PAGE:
The company, which includes among its main customers telecommunications giants such as Embratel, Oi and Vivo, has accumulated a record of pioneering product launches. In 2003, only two years after its formation, Padtec put on the market a high-power dense wavelength division multiplexing (DWDM) system with an efficient process for reducing nonlinear effects, a phenomenon occurring within the fiber that hampers transmission. Padtec installed these optical systems, which supported over 250 kilometers of transmission without the need for network amplifiers; amplifiers are essential to regenerating the laser light signal, which naturally degrades along the length of the fiber. Two years later the company created a device called a transponder optical transport network (OTN), which is able to increase data traffic along optical fibers and replace synchronous digital hierarchy (SDH) multiplexers. A multiplexer is a device that combines signals of different wavelengths on a single optical fiber.

Test of optical transmission system

Léo RamosTest of optical transmission systemLéo Ramos

Transcontinental reach
More recently, in late 2012, a new innovative technology was born in the company’s laboratories, the first domestic 100-Gbps (gigabits per second) transponder. This unit is equipped with sophisticated digital signal processors that undo the effect of light scattering within the fiber; an effect responsible for signal distortion. This enables data to be transmitted over transcontinental or transoceanic distances up to 12,000 km. “We were the first and still are the only Brazilian company to develop and offer this product. Elsewhere in the world, our competitors also began to make this technology commercially available in 2012. It was a simultaneous development, and we did not patent this equipment,” says Nakamura.

The new optical submarine repeaters are another important innovation, according to Padtec’s head of technology. Formed by a set of 12 optical amplifiers stored in a kind of mini-container made of special steel in order to withstand extremely high pressures, the repeaters are installed in optical telecommunications cables that traverse the ocean carrying digital information. “This equipment is installed in transoceanic fibers in order to increase the signal strength of the light carrying the information. The problem is that they are located on the seabed at depths of up to 8,000 meters, and need to be very sturdy and reliable. In addition to supporting absurd atmospheric pressures, 800 atm, they must have a useful life of 25 years,” he says. Nakamura says these are the first optical repeaters of this type to be made ​​in Brazil. Patents have been filed for this equipment in Brazil and abroad. “There are only a few companies in the world that have mastered the manufacturing process of these devices, including the American company Tyco, the Chinese company Huawei, and the Japanese company NEC.”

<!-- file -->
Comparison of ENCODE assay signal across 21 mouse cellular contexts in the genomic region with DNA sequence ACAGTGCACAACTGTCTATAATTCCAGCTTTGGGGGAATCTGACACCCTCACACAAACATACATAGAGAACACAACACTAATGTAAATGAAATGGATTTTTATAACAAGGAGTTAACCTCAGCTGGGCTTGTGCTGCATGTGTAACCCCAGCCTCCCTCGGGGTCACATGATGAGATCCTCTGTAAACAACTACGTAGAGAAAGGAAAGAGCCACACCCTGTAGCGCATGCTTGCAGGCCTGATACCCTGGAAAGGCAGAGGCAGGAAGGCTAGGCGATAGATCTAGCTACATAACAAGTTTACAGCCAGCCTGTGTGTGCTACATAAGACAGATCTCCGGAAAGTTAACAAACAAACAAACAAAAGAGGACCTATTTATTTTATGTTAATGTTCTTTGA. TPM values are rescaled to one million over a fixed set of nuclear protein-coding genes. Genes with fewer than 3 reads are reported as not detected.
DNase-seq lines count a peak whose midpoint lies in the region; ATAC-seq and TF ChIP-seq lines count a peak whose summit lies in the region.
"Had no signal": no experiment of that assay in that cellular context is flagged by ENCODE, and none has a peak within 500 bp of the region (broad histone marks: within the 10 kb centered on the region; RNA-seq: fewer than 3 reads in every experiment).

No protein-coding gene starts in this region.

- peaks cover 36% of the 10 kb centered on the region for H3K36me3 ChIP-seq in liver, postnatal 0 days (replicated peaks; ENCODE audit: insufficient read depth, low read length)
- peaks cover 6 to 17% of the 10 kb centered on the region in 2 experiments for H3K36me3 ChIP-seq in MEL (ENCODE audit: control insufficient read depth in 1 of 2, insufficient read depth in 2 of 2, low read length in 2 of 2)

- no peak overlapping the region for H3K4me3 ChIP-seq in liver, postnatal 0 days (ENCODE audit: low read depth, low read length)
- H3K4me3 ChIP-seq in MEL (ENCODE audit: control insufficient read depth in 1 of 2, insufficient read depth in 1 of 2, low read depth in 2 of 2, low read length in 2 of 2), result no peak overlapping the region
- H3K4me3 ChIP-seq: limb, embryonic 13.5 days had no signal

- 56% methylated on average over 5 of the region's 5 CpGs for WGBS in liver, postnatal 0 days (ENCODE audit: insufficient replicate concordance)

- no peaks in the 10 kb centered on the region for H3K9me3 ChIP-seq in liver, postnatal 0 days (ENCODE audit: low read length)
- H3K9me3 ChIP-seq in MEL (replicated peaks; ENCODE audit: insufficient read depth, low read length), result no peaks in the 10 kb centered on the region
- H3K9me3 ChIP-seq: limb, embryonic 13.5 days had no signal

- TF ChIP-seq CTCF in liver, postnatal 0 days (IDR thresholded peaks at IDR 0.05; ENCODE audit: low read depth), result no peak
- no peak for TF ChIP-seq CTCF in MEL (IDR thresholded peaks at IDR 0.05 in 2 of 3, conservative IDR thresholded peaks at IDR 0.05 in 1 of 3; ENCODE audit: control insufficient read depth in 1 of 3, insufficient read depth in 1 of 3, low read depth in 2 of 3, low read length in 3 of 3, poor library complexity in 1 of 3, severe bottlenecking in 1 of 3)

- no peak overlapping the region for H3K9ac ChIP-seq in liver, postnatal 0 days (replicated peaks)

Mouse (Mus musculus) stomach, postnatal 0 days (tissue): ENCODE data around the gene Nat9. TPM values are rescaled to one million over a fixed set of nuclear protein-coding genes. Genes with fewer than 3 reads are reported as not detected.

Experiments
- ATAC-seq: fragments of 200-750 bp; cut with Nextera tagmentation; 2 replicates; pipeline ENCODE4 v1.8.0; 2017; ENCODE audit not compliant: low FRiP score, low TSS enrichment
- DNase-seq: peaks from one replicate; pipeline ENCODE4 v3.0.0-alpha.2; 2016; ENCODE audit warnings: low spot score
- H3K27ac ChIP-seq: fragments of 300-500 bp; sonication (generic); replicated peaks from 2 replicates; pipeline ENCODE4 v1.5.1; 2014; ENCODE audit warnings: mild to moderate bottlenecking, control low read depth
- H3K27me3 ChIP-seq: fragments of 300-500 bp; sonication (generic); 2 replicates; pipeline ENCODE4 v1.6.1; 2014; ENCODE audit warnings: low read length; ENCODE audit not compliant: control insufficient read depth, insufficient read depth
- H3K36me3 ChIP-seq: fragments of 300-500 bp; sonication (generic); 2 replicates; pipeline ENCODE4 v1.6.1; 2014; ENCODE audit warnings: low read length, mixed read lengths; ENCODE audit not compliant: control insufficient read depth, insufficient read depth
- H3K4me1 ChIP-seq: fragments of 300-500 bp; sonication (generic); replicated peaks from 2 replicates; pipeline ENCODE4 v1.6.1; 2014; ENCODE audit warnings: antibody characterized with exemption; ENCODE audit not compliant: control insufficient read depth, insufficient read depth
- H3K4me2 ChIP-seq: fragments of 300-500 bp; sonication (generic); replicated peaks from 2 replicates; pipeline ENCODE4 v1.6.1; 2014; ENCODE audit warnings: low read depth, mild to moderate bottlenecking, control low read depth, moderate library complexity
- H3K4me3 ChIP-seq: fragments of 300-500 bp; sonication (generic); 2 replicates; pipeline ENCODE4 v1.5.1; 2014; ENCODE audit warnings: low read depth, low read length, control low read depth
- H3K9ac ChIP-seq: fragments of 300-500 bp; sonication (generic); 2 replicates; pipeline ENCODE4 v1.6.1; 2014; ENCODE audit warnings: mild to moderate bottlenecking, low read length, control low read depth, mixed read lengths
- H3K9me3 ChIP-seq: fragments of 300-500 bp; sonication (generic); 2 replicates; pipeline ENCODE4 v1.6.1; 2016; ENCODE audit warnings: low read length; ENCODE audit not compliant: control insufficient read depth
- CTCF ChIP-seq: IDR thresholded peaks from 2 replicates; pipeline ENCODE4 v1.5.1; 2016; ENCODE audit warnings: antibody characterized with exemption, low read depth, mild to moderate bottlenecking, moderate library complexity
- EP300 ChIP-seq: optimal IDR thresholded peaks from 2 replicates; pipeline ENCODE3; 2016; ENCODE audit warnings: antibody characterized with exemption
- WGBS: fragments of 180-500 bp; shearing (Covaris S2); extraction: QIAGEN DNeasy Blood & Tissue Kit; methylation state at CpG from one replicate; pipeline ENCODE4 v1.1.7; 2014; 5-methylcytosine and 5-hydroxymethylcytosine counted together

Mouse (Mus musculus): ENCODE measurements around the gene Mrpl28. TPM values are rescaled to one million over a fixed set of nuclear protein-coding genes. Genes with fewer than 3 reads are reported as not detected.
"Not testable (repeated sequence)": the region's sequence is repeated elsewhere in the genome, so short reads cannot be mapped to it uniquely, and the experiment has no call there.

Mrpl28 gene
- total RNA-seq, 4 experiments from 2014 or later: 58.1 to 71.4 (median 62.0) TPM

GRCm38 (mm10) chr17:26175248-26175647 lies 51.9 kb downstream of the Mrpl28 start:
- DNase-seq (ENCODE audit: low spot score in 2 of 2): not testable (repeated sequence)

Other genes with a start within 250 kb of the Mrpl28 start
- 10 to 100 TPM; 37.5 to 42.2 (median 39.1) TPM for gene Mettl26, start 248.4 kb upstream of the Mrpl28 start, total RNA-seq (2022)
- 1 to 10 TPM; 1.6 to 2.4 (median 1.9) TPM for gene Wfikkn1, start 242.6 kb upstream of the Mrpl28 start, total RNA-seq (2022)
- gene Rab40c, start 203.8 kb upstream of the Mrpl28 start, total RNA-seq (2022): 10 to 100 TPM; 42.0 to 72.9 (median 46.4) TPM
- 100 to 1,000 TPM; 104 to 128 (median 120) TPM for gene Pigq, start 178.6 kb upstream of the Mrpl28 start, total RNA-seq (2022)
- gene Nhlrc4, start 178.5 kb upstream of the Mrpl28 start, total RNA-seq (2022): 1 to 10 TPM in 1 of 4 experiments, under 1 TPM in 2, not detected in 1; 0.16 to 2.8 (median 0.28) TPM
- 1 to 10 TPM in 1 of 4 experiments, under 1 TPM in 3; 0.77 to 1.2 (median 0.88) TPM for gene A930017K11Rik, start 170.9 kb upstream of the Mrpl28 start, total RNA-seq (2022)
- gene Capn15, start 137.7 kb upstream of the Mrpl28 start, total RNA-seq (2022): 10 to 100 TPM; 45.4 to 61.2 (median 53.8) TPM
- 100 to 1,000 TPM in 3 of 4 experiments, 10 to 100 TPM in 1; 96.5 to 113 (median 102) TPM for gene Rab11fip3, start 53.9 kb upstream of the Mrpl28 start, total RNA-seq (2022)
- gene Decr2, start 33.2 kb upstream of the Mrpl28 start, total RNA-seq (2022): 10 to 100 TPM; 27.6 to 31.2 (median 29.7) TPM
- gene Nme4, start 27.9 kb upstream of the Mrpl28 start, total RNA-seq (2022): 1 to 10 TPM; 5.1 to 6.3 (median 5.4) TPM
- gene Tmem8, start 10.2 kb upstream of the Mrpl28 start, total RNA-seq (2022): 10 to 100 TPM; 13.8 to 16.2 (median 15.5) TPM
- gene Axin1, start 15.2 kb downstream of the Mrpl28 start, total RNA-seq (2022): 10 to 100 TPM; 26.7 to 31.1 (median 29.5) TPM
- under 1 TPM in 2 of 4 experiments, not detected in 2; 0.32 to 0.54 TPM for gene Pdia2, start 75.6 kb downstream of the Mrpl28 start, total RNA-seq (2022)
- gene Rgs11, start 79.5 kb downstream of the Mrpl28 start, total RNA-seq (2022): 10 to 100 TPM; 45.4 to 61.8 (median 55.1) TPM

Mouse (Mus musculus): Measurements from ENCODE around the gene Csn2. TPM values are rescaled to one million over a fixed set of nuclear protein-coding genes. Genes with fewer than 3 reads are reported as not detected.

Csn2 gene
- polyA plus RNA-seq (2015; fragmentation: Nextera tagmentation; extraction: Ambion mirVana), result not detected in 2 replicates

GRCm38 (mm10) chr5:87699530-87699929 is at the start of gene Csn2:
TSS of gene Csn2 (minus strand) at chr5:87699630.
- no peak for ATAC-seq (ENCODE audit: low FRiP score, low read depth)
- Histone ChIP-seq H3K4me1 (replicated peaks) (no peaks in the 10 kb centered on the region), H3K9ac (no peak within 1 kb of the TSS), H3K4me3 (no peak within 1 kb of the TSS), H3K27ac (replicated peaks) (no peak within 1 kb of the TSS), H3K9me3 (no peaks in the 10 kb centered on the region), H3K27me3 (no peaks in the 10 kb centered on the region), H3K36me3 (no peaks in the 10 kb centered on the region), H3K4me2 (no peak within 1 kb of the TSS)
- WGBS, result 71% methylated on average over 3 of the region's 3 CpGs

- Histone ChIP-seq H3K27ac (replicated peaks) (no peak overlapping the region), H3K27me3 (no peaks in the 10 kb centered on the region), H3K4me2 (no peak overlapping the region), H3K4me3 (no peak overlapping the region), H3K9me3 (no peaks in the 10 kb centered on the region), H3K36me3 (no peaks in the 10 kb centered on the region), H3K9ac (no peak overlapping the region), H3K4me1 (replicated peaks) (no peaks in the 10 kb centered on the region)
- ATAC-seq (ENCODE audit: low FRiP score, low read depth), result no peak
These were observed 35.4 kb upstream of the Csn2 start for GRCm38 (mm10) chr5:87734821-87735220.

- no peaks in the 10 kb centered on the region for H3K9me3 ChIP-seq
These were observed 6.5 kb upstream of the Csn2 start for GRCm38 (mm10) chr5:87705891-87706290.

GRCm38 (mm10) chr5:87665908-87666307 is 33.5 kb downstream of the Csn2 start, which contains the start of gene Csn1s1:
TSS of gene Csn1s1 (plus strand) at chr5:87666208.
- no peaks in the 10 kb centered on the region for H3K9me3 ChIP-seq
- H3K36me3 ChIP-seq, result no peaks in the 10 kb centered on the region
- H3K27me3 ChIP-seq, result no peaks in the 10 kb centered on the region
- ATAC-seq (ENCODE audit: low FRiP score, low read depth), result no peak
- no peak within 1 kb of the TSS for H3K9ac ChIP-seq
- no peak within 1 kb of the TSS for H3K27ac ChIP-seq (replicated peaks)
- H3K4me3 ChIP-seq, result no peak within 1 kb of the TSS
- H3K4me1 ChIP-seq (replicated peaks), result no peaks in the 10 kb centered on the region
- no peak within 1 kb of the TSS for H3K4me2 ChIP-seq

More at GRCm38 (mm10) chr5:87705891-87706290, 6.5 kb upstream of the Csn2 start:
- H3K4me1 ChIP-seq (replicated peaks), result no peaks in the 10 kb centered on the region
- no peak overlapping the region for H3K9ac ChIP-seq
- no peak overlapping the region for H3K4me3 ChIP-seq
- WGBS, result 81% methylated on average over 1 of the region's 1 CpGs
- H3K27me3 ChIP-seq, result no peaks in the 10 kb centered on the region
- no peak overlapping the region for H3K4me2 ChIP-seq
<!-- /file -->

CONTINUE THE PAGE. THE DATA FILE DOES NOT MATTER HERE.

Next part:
Circuit boards for optical communications systems

Léo RamosCircuit boards for optical communications systemsLéo Ramos

To develop the 100-Gbps transmission system and the optical submarine repeater, which is in its final testing phase in the Caribbean Sea, Padtec received a loan of R$29 million from BNDES. The company is also developing innovative projects with funds from FAPESP. Beginning in 2007, the agreement, in the amount of R$40 million, was signed within the framework of the Partnership for Technological Innovation (Pite) research program, which supports research in telecommunications and optical communications, in addition to training human resources. Two lines of research are being developed with support from FAPESP. One of them involves digital signal processing and is coordinated by Professor Dalton Soares Arantes of the School of Electrical and Computer Engineering at Unicamp. The other is in the field of coherent optical systems, which make it possible to achieve a massive increase in both the volume of data and its transmission distances over fiber optics; it is headed by Professor Evandro Conforti from the same school. “These projects have already led to three patent filings in the areas of optical access networks and coherent optical networks. These are quite advanced solutions, and still a bit ahead of their time. And so they are not yet ready for commercial application, but in the future, with advanced technology and cost reduction, they may give rise to disruptive technologies,” says Nakamura.